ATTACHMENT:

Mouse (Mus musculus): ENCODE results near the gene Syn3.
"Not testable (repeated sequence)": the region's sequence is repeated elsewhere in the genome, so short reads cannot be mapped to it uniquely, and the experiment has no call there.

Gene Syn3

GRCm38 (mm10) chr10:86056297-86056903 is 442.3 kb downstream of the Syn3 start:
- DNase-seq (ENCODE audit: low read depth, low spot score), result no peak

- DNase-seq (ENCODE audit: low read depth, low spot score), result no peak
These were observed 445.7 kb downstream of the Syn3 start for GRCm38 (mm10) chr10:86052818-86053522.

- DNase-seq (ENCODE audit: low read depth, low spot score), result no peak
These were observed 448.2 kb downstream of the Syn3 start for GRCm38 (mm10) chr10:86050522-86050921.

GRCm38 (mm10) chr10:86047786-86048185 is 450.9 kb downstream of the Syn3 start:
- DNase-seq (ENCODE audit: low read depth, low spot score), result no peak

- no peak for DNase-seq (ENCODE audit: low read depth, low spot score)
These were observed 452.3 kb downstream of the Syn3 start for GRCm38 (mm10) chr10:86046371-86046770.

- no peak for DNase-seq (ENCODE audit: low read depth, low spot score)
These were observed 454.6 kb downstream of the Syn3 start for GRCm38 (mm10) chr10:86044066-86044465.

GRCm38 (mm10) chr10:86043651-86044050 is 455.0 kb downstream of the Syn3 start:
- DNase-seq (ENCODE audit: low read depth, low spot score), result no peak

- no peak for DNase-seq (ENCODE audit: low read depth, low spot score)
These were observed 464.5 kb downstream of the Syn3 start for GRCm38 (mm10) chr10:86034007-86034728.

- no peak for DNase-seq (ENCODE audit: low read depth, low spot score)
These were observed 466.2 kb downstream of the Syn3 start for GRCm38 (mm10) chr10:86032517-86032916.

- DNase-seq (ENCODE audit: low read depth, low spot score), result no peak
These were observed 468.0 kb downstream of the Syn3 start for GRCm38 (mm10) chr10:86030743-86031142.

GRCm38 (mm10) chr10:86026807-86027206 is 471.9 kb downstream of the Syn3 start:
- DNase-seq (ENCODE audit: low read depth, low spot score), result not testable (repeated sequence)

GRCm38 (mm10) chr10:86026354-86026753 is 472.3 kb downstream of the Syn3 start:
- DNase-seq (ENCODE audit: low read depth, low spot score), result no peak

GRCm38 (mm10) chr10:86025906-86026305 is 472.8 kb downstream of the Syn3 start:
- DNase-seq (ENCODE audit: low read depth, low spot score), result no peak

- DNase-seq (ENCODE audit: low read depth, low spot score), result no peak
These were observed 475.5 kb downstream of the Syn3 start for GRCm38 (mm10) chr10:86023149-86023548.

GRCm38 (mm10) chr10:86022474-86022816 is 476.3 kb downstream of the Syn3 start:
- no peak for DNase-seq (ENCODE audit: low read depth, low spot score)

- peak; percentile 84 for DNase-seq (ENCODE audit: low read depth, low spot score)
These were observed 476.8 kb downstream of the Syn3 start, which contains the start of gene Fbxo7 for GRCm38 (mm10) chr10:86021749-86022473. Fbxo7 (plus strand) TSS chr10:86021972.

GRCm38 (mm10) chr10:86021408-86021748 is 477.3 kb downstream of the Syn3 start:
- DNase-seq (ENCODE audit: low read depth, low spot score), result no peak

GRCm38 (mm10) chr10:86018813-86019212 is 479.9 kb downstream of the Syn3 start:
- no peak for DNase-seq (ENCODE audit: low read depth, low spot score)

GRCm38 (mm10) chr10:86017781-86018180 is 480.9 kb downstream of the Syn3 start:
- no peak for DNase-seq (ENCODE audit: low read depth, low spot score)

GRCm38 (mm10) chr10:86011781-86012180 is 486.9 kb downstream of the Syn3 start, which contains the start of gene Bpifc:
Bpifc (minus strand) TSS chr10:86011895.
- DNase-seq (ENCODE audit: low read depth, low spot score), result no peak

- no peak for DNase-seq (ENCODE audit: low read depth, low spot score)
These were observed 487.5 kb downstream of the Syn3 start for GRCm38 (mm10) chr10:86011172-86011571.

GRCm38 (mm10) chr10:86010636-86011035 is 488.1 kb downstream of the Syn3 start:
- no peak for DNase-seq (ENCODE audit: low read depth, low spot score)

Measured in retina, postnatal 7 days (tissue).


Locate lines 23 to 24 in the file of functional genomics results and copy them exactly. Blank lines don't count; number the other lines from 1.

These were observed 468.0 kb downstream of the Syn3 start for GRCm38 (mm10) chr10:86030743-86031142.

GRCm38 (mm10) chr10:86026807-86027206 is 471.9 kb downstream of the Syn3 start: